Orcas Island 54, Coupeville 38

This one was knotted 31-31 heading into the fourth quarter, then the roof caved in on the Wolves.

Seven different Orcas players scored during a 23-7 run across the final eight minutes, putting a damper on a 25-point performance from Ford.

Having ended the previous game on a tear, he picked right back up, notching 15 of those points in the first half.

 

Friday Harbor 57, Coupeville 39

Fun fact – McFadyen, who, remember, would finish as this team’s #2 scorer, didn’t get his first points until game #7 of the season.

This was his fourth appearance, and, like the other three games, the young gun played in just the fourth quarter.

But this time he went off, dropping a pair of three-balls en route to an eight-point quarter, making him Coupeville’s leading scorer for the night.

Entering this game, CHS had connected on just one three-point shot all season, but with McFadyen’s two-fer and a deep bomb by Frank Marti, things were changing.

At least a bit.

 

Coupeville 38, Crescent 36

McFadyen played in two quarters this time, but didn’t score.

Ford, after tallying nine points in the first quarter, was held to a single bucket over the next 24 minutes.

The Wolves went back to hitting no three-balls.

But, they still won, thanks to a 10-8 fourth-quarter edge in which Brandy Ambrose (4), Grasser (4), and John Zimmerman (2) came up big.

 

Foster 71, Coupeville 43

Ford tossed in 20, but the other team had four guys hit for double-digits.

 

Sultan 49, Coupeville 44

Not as close as it looks, as the Wolves needed a 17-6 run in the fourth to narrow things.

Finally given the chance to play a full four quarters at the varsity level, McFadyen tossed in a team-high 17 points, including a pair of three-balls, while Ford was the perfect complement, banking home 16.

 

Watson-Groen 52, Coupeville 30

Down 17-4 at the first break, things didn’t get much better for the Wolves, who were led by Ford’s 15.

 

La Conner 59, Coupeville 31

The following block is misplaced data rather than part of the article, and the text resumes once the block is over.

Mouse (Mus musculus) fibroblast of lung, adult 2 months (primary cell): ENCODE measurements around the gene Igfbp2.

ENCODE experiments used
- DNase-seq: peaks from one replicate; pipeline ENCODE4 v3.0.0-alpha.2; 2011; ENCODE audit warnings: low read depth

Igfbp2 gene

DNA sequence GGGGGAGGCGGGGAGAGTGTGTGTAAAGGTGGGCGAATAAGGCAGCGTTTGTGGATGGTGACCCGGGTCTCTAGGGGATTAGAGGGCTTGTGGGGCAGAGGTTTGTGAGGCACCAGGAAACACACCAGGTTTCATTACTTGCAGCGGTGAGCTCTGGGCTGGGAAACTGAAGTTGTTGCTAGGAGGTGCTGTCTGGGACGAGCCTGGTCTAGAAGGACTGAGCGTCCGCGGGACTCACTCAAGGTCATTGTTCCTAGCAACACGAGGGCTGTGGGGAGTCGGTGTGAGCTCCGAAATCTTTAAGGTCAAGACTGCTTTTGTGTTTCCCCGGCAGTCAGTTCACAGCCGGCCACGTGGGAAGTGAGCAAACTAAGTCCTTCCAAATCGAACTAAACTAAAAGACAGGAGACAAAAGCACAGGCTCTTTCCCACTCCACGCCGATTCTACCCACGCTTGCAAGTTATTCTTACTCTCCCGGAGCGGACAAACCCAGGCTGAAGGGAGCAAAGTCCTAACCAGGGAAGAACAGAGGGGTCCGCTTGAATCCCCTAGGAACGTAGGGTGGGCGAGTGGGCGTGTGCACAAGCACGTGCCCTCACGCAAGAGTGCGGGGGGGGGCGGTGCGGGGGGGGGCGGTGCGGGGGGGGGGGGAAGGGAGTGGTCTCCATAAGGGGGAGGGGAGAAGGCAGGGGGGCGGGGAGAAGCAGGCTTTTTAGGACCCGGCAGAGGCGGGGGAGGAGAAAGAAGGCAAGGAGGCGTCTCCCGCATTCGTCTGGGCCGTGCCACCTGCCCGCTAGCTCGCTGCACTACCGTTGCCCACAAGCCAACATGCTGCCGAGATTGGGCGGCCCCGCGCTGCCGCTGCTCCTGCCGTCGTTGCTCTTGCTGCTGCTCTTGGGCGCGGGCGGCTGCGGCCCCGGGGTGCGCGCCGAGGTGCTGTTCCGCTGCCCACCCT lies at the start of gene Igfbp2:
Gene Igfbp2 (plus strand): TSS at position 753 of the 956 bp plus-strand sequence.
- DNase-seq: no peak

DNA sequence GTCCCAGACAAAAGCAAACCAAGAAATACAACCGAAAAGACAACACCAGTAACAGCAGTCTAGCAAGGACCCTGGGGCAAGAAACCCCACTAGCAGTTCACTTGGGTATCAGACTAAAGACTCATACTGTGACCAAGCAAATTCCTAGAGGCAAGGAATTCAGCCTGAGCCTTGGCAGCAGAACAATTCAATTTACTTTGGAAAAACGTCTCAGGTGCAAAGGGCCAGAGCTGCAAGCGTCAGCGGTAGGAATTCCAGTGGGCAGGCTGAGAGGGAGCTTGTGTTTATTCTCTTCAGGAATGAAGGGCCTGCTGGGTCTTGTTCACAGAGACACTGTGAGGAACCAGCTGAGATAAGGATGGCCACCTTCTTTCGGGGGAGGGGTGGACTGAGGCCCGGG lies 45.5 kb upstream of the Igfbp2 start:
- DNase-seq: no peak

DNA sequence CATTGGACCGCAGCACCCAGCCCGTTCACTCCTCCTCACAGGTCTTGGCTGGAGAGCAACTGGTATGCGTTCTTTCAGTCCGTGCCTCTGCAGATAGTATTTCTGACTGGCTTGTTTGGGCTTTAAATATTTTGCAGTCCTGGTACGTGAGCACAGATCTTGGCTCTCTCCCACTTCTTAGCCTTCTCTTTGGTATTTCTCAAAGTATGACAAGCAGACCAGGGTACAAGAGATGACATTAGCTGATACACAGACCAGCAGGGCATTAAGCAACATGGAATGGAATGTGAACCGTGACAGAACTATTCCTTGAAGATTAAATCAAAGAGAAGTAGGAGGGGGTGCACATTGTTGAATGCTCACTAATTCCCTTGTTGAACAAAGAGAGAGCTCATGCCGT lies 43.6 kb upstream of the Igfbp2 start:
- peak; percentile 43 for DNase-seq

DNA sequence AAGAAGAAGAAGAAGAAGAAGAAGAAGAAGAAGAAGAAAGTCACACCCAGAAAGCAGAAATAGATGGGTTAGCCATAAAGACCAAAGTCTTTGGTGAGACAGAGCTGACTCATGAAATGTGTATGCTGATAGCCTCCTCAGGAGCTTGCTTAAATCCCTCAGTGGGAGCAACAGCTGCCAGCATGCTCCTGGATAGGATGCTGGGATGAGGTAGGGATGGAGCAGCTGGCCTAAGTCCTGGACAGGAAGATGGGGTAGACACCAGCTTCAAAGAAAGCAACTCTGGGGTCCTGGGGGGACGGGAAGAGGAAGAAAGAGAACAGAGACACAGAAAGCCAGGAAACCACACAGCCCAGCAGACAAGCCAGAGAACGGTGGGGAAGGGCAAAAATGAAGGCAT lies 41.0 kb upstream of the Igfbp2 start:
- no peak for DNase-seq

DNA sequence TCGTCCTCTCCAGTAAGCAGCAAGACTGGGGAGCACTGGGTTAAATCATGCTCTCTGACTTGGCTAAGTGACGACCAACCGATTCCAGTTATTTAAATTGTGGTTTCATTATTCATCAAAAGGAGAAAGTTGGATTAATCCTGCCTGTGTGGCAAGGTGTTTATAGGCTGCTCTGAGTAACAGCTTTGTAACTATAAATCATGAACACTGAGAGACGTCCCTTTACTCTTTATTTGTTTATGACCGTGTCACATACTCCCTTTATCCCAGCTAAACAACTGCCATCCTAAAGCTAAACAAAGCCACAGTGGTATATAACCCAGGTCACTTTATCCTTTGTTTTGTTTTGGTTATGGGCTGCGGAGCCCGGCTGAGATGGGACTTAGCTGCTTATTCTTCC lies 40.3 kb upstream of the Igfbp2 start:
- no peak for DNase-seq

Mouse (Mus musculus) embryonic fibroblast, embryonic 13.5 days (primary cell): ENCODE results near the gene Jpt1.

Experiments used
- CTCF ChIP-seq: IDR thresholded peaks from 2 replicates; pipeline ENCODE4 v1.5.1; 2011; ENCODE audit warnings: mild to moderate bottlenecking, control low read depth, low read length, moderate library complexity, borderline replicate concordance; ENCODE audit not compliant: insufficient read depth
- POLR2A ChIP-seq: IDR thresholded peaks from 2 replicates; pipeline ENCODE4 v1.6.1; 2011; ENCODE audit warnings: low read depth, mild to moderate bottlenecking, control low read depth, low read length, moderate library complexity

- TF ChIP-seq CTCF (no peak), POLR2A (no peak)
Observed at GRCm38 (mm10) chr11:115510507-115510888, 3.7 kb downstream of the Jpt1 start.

Close first half, not so close second half.

Clinging to a 24-21 advantage at the break, La Conner went on a 35-10 run after that, negating another solid night by Ford, who filled the scorebook with 18 points.

 

Darrington 73, Coupeville 52

Trailing by 30 after three, the Wolves closed strongly with a 22-13 advantage in the final quarter.

McFadyen hit for 17, Ford 16, and, after nailing just seven three-balls on the season, Coupeville netted six in one game here.

Five of them came off of the fingertips of their hot-shooting sophomore stud.

 

Coupeville 50, Concrete 43

Back in the win column in what must have been a wild one.

Up by seven heading into the fourth, the Wolves frittered the entire lead away, then redeemed themselves in overtime.

Tied 43-43 at the end of regulation, CHS held its hosts scoreless in the extra frame, making the long bus trip home with Bagby more pleasant than it might have been with a total collapse.

McFadyen, Marti, and Ford combined for Coupeville’s final seven points, with Ford topping all scorers on the night with 18.

 

Orcas Island 54, Coupeville 47

The first time these teams met, it was tied after three quarters. This time CHS was up by a bucket headed into the fourth.

But, once again, the Wolves fell short against Orcas, despite 18 (with four treys) from McFadyen.

 

Coupeville 49, Lopez 43

Revenge, as the Wolves avenged an earlier loss to Lopez by suddenly becoming fourth-quarter aces.

Down 35-34 on the road, CHS closed on a 15-8 tear, with McFadyen scoring seven of his game-high 18 in the final frame.